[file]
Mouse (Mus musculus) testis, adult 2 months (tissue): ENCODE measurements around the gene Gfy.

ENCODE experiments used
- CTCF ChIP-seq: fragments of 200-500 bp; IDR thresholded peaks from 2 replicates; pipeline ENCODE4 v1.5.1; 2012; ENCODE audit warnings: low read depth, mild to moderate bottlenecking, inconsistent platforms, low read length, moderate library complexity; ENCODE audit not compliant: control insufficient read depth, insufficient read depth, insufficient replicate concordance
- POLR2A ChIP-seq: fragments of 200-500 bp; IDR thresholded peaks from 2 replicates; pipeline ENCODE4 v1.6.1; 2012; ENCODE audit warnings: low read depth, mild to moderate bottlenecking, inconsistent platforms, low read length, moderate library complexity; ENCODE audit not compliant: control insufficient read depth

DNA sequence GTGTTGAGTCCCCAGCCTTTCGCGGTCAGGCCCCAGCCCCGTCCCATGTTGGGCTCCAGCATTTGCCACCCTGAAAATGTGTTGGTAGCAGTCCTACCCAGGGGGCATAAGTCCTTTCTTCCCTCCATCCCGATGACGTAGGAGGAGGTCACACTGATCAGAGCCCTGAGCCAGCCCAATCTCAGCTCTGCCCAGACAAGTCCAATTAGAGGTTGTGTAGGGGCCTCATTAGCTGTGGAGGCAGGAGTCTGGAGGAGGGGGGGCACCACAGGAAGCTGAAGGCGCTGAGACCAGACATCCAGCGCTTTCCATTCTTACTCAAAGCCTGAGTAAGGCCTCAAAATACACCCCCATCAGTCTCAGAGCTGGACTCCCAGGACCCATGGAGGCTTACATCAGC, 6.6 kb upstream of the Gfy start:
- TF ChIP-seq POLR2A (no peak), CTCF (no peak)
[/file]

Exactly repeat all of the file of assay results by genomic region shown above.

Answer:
Mouse (Mus musculus) testis, adult 2 months (tissue): ENCODE measurements around the gene Gfy.

ENCODE experiments used
- CTCF ChIP-seq: fragments of 200-500 bp; IDR thresholded peaks from 2 replicates; pipeline ENCODE4 v1.5.1; 2012; ENCODE audit warnings: low read depth, mild to moderate bottlenecking, inconsistent platforms, low read length, moderate library complexity; ENCODE audit not compliant: control insufficient read depth, insufficient read depth, insufficient replicate concordance
- POLR2A ChIP-seq: fragments of 200-500 bp; IDR thresholded peaks from 2 replicates; pipeline ENCODE4 v1.6.1; 2012; ENCODE audit warnings: low read depth, mild to moderate bottlenecking, inconsistent platforms, low read length, moderate library complexity; ENCODE audit not compliant: control insufficient read depth

DNA sequence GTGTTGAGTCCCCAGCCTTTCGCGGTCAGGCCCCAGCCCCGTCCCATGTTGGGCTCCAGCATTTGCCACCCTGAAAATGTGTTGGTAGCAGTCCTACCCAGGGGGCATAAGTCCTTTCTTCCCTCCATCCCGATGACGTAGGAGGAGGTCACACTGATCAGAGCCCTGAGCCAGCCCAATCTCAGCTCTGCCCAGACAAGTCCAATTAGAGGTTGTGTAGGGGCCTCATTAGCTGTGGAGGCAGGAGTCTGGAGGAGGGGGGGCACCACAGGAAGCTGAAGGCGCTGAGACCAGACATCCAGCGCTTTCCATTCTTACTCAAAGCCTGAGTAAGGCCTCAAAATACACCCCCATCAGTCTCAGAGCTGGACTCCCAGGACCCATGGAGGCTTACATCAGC, 6.6 kb upstream of the Gfy start:
- TF ChIP-seq POLR2A (no peak), CTCF (no peak)